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The usefulness of Parameters in Large Loss Restoration


     By M.G.D. Claim Services Inc. Commercial Large Loss Consultants/Adjusters

PhoneCall Marc Dubois at (321) 591-6115


As persons who utilize the services of restoration firms for either expensive and complex projects it is beneficial to view the process through an informed prism. I have alluded to several factors that should be taken into consideration before during and after the project is underway. A process audit will confirm the validity of the methods, equipment and labor utilized to complete the project however as they say an ounce of prevention is better than a pound of cure.
1) A diagram with a specific nomenclature accompanied by a well defined repair process allows your vendors to bid on a job where you control the situation. This negates opinions on methodology and repair parameters. This also ensures uniformity of estimate format as everyone is talking the same language.

2) Determining and documenting the right measurements of a structure ensure you are paying for whatís there. Itís amazing how six inches here and there add up to thousands of dollars.

3) It is common today for the restoration firmís estimator to hand off the job to a project manager. As everyone shares in the jobs profits the more hands in the pot the higher the costs. This also necessitates frequent change orders because of the discrepancies found in executing the job.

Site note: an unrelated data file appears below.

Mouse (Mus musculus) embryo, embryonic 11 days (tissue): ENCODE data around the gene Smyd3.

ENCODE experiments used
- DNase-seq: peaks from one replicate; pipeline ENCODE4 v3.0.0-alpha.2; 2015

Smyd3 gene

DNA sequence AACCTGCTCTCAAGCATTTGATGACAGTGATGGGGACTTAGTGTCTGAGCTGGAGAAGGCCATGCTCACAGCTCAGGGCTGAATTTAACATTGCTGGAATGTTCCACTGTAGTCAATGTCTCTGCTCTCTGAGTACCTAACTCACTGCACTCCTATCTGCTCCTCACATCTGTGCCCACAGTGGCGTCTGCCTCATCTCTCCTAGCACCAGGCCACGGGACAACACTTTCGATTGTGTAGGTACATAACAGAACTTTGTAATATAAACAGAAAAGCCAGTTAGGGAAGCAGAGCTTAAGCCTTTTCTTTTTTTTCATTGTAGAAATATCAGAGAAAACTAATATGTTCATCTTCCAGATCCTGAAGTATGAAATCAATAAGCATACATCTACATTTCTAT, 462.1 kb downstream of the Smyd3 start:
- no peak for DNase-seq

4) Be sure that the contractor who signed up to do the work is actually doing it. Beware of contractors who actually hire lower priced talent to do the job. Require all invoices pertaining to the sub trades.

5) Some delays are inevitable, however on projects where business income loss is a factor a penalty for non timely completion should be a part of the contract.

6) Some major restoration firms require their management price jobs with a minimum 50% gross profit and a net of 18%. This is over the inherent margins built in to the labor rates, equipment rentals and the O&P.

7) Building drying through desiccant or refrigerant dehumidification should be governed by psychometrics, the science of drying. Based on the relative humidity and temperature and volume of air it is reasonably easy to determine drying times and the necessary equipment to achieve a desired result. This eliminates the need for the placement of excessive equipment in any given area.

8) A Critical Path Management protocol should be provided by a contractor or restoration firm on projects over 100k. The CPM details the recovery process, provides timeframes, equipment, material and labor usage anticipated and the costs attached. If a contractor canít tell you how, when and how much before starting you might want to review your choice.

9) Drying charts detailing relative humidity, temperature and moisture content should be produced on a daily basis for all affected areas to rationalize and justify dehumidification efforts and charges. If you canít ascertain how wet it was how do you know how dry it needs to be.

10) Be sure that the employee being charged out at a specific labor classification possesses the necessary I.I.C.R.C. or A.S.C.A.R. qualifications to merit receiving the concordant rate. This is especially true during Cat situations where casual labor usage is high.

11) Verify supervisor to laborer ratios as well as equipment to space usage for discrepancies. Most software estimating programs summarize categories but do not provide ratio analysis.

ABOUT THE AUTHOR: Marc Dubois
Marc Dubois is a an Executive General Adjuster with 37 years multi line adjusting and management experience with an emphasis on large commercial property loss.

Copyright M.G.D. Claim Services Inc.

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While every effort has been made to ensure the accuracy of this publication, it is not intended to provide legal advice as individual situations will differ and should be discussed with an expert and/or lawyer.
For specific technical or legal advice on the information provided and related topics, please contact the author.

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